Why Sub-Saharan Africa Will Not Have an Arab Spring
The actions of one desperate Tunisian man forever changed the course of the history of North Africa and the Middle East, and some academics suggest the Arab Spring has not even yet reached its peak. Yet, it is unlikely that sub-Saharan Africa will also follow suit, as history has shown that Africans residing in the southern countries have only resisted oppression when it has been enforced from the outside. They have been surprisingly enduring of their own regimes, taking food from their mouths, giving almost no medical care, and blatantly ignoring the development of an effective education system.
A country such as Zimbabwe immediately springs to mind, doesn’t is?
While the Arab Spring was getting into full swing, a Bulawayo resident, Vikas Mayhudzi posted a message on the Facebook wall of Prime Minister Morgan Tsvangirai, urging him to topple President Robert Mugabe, who in December will have been serving as president for a quarter of a decade.
“I’m overwhelmed,” writes Mayhudzi. “… don’t know what to say, Mr. PM. What happened in Egypt is sending shockwaves to all dictators around the world. No weapon but unity of purpose. Worth emulating hey..” Mayhudzi was arrested after posting this message.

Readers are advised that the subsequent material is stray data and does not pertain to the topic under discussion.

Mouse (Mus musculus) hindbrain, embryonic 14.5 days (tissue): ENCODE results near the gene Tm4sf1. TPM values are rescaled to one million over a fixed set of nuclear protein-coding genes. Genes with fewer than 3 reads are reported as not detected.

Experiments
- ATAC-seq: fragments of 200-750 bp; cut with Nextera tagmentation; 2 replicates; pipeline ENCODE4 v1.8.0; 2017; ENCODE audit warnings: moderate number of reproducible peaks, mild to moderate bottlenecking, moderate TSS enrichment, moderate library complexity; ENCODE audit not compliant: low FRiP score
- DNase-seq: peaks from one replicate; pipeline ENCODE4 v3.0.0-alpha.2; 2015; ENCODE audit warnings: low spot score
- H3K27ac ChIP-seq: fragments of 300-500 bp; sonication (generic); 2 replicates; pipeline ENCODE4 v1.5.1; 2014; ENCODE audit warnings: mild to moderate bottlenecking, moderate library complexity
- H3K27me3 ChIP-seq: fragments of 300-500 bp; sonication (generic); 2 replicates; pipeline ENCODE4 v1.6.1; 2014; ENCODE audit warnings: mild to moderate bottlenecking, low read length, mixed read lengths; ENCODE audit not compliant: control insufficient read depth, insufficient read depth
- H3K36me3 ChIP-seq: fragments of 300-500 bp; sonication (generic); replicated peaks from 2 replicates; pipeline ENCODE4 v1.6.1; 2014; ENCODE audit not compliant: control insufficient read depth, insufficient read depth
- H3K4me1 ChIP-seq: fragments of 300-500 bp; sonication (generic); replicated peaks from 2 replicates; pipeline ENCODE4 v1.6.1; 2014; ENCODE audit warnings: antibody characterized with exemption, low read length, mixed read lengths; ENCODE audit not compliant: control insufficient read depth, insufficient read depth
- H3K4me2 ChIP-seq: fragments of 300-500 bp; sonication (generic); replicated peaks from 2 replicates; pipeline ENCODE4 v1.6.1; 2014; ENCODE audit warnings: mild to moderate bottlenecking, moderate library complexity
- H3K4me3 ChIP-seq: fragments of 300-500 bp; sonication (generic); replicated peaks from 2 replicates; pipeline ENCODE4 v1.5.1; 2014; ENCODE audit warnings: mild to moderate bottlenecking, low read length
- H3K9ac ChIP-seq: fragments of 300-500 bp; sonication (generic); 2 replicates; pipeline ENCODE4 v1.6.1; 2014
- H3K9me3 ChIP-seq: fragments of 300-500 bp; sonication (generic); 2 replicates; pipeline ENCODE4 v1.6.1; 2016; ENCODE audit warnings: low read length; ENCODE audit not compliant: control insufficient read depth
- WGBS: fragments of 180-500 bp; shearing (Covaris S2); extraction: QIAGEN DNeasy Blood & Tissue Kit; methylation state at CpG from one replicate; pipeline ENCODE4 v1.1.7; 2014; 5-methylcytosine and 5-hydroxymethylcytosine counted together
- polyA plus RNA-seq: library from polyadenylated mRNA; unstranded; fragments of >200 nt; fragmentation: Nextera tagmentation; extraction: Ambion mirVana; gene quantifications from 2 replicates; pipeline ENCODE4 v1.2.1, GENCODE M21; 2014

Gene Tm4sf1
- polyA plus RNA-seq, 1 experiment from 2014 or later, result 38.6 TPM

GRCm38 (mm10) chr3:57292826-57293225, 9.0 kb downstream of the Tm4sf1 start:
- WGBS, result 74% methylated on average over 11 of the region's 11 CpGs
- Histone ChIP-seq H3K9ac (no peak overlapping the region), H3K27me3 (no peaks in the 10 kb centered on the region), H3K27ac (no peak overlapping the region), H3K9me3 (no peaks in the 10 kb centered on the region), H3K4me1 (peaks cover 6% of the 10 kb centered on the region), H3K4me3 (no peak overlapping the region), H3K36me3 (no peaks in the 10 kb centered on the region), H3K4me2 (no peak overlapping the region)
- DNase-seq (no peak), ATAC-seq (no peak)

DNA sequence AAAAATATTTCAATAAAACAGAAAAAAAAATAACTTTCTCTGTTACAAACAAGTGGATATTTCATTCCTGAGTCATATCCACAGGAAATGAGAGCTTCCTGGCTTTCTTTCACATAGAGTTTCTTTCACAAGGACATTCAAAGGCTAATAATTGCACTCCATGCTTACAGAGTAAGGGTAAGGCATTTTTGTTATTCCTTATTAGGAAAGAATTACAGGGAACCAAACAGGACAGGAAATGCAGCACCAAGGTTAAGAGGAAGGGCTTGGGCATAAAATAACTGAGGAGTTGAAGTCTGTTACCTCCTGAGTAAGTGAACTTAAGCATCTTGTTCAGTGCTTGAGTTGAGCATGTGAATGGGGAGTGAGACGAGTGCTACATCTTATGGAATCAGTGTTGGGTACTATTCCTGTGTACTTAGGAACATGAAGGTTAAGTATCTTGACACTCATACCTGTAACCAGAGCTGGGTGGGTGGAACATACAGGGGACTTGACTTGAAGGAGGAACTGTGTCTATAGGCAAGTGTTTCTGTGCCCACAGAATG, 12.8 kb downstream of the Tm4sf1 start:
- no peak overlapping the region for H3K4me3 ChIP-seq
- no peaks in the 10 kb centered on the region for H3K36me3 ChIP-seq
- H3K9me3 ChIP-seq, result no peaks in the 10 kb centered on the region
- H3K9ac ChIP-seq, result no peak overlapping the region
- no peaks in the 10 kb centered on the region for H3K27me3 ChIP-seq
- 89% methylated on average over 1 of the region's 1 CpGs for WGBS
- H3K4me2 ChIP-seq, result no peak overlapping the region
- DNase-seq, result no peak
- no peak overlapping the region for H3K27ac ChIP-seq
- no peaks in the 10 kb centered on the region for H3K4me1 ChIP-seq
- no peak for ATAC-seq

Instead of starting a revolution, citizens turn into fugitives, becoming a burden for other countries who are also struggling to keep afloat in the midst of not only the economic crisis, but also the unemployment crisis, healthcare crisis, housing issues, and more.
Neighboring countries aren’t quite ready to accept responsibility for these people. Namibia currently struggles to get everyone fed with every second person being unemployed. South Africa, the most developed country in SADC, is fighting 23% unemployment.
Africans could mobilize resistance better when the oppressor was from outside. The oppression that led to the Arab Spring came from their own leaders. Most Africans have great difficulty rising up against their own because they are afraid of being accused of being stooges in imperialist hands, and very often they are.
It took a lot of guts and strength for the youth in the Arab Spring to mobilize the communities, says Namibian political analyst, Prof. Joseph Diesco. The youth in Africa is the weakest as they are controlled by ruling parties through patronage and all forms of corruption.
Africa will have to undergo its own frustrations and develop a new generation of people with different values of worth, belonging, service, even heroism, before they will ever follow the example set by the Arab youth.
At the moment, the heroes are artificial and manufactured by those in power in order to remain in power. The youth is fed falsehoods and until the youth discover themselves in their own context — not based upon race or struggle politics, it is difficult to anticipate real change.
Photo Credit: Marianne Pretorius